There’s a good reason why service businesses – like yours, presumably – should never go out of business. (Conversely, it’s a mystery why many of them do.)
The reason they should thrive comes down to human nature; people like to do business with other people, not faceless, corporate entities, or machines. Businesses that rely solely on technology to sustain their revenues come and go. Remember Kodak? Gone. MySpace? A $700 million white elephant. History is littered with businesses that failed at least in part because they deliberately kept their customers at arms length.
But those who strive to serve, face to face, can weather almost any storm.
One personal example:
Michelle and I like to do road trips, touring our vast country, towing our camper trailer. (Cue excuse to show holiday pics here.) Last week, after our most recent 10,000km drive through the Kimberley region of Western Australia, I took the trailer to the local dealer for a routine bearings-and-brakes service.
It’s a husband and wife operation, just Jim and Lynda, operating out of a rented warehouse in the northern suburbs of Perth. Three days later, when I went back to collect the trailer, Jim had not only done the routine stuff, he’d replaced a couple of broken parts, lubricated all the fiddly bits I somehow never got around to, fitted a new battery under warranty, and even re-fitted a water pump I’d jerry-rigged after it was damaged on the notorious Gibb River Road.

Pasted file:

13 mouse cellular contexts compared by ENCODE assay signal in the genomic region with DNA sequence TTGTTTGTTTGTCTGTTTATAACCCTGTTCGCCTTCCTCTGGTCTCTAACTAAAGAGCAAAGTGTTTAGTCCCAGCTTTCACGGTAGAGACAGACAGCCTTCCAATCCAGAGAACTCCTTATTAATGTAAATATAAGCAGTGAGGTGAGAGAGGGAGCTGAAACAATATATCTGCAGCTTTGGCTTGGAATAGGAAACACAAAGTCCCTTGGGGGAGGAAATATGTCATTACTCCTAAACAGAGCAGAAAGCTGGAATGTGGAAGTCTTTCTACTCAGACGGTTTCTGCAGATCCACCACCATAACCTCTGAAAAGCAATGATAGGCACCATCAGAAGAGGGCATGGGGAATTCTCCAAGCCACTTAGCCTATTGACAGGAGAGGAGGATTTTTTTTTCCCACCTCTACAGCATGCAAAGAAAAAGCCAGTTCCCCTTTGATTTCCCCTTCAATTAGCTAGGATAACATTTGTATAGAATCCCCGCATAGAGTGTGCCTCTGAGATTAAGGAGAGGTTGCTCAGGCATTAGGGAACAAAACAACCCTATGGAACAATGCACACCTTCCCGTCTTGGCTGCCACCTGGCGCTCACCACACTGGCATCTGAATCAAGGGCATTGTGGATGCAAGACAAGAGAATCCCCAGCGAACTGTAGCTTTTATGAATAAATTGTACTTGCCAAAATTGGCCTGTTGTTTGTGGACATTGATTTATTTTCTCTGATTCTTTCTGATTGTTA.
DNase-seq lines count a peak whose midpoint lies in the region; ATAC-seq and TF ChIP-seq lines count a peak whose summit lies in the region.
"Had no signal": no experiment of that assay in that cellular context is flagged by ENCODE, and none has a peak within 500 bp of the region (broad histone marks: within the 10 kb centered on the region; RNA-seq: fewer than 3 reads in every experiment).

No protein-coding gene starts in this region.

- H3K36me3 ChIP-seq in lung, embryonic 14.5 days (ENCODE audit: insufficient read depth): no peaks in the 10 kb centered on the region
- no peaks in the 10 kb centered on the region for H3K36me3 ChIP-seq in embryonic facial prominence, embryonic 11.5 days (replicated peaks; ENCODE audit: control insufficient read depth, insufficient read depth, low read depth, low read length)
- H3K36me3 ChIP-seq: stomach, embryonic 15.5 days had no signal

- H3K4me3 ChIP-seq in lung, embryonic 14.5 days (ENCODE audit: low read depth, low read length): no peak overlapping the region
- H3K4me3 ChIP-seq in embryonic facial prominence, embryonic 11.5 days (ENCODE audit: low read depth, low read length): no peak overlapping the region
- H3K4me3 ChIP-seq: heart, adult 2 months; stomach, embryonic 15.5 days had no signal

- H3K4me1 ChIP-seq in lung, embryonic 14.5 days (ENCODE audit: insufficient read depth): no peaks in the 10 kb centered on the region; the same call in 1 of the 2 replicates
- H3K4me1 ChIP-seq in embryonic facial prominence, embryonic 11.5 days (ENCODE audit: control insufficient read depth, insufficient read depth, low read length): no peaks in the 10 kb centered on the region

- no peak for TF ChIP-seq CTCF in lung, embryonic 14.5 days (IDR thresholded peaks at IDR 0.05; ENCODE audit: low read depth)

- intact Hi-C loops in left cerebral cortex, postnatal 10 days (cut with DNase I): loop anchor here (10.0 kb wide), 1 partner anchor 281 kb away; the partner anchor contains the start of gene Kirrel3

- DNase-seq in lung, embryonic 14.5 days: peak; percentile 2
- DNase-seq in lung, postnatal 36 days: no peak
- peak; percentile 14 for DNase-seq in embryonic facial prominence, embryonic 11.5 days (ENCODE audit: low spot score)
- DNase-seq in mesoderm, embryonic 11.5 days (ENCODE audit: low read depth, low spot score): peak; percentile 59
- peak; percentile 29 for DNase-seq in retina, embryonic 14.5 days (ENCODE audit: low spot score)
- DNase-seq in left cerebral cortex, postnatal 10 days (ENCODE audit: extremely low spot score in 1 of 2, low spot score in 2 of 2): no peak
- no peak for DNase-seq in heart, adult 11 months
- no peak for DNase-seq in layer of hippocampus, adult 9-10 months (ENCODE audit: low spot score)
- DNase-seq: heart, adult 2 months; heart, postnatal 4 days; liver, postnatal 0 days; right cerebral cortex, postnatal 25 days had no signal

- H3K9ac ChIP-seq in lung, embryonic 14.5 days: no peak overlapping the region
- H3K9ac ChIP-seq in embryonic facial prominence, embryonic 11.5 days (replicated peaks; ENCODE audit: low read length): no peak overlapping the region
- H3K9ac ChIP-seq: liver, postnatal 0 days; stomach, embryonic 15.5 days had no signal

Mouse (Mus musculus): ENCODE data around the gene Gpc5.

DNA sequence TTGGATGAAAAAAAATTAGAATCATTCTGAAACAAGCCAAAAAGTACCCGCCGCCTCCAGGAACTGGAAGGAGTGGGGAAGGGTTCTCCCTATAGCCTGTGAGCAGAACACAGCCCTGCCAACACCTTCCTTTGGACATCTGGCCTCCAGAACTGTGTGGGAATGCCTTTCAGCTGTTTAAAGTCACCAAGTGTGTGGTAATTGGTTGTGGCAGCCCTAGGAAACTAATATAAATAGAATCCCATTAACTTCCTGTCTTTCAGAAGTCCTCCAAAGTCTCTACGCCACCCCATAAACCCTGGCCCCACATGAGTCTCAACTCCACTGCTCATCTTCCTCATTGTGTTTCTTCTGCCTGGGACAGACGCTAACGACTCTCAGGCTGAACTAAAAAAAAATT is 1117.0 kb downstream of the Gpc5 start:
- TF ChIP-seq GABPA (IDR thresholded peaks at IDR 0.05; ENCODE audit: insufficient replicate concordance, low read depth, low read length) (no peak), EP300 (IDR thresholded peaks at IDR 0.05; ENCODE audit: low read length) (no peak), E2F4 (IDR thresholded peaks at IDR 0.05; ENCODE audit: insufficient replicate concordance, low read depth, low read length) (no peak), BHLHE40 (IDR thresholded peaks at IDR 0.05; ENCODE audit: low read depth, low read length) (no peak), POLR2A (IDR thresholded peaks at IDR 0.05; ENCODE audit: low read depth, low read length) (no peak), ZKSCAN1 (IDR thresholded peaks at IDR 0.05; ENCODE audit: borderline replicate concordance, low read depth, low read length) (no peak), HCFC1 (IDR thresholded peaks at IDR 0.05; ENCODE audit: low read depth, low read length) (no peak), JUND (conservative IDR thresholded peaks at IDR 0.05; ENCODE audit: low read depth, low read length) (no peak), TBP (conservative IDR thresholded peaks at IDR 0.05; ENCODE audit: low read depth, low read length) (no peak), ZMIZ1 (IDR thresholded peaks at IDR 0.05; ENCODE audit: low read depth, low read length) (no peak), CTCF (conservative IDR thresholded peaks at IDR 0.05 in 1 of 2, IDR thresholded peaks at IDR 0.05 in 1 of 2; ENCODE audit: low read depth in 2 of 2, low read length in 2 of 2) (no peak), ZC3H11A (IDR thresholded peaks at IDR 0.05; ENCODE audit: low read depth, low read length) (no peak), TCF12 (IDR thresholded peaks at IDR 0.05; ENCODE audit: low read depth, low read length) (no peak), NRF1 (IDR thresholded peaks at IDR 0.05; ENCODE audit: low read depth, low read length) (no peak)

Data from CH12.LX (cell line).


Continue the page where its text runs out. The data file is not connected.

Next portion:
And the total bill? Nothing. Nada. Zero. Refused to accept payment. Jim knows that I sing the praises of this particular make of camper trailer. Accordingly, in a Facebook group I run for this brand, I duly extolled the virtues of Jim’s excellent service, and others chimed in with similar sentiments. Jim knows that businesses like his live and die on the strength or weakness of the relationship between him and his customers.
It doesn’t actually matter that his product is acknowledged as one of the best. The previous owners of the dealership had the same product, but their attitude to customer service was appalling, and it showed in sales.
As a consumer, you can’t have a relationship with a machine, or a website, or a call centre. You can only have a relationship with people, In the end, even the biggest businesses are just people doing their thing, except that the bigger the business, the more its people hide behind the grand facade.
(The smarter people behind the biggest of businesses know this. Apple didn’t need Steve Jobs for his technical or engineering expertise. Apple needed Jobs because it was Jobs who had the relationship with the company’s customers. To them, Jobs was Apple.)
Many of our Member salons & spas take customer service to the extreme. One makes a habit of sending hand-written birthday cards – real ones, in an envelope, in the mail, with a real stamp, not just a lazy text message or email – to her top 500 clients. That’s an average of 40 a month, every month. But it comes back in spades of sales. Another will open her salon on a Sunday if a customer can’t make it any other time. These are the kind of ‘above and beyond’ actions that people extol to their friends.
It’s not doing the expected that people talk about. It’s doing the unexpected. The small and inexpensive gift, brought out from under the counter as the customer pays her bill. The random phone call a few days after your visit, from the owner who asks “Hi Jane, I just wanted to check that you were happy with our service when you were in this week?” This is the kind of service you just can’t get from a machine, or a website, or a call centre.
To quote Henry Ford: “A business absolutely devoted to service will have only one worry about profits. They will be embarrassingly large.”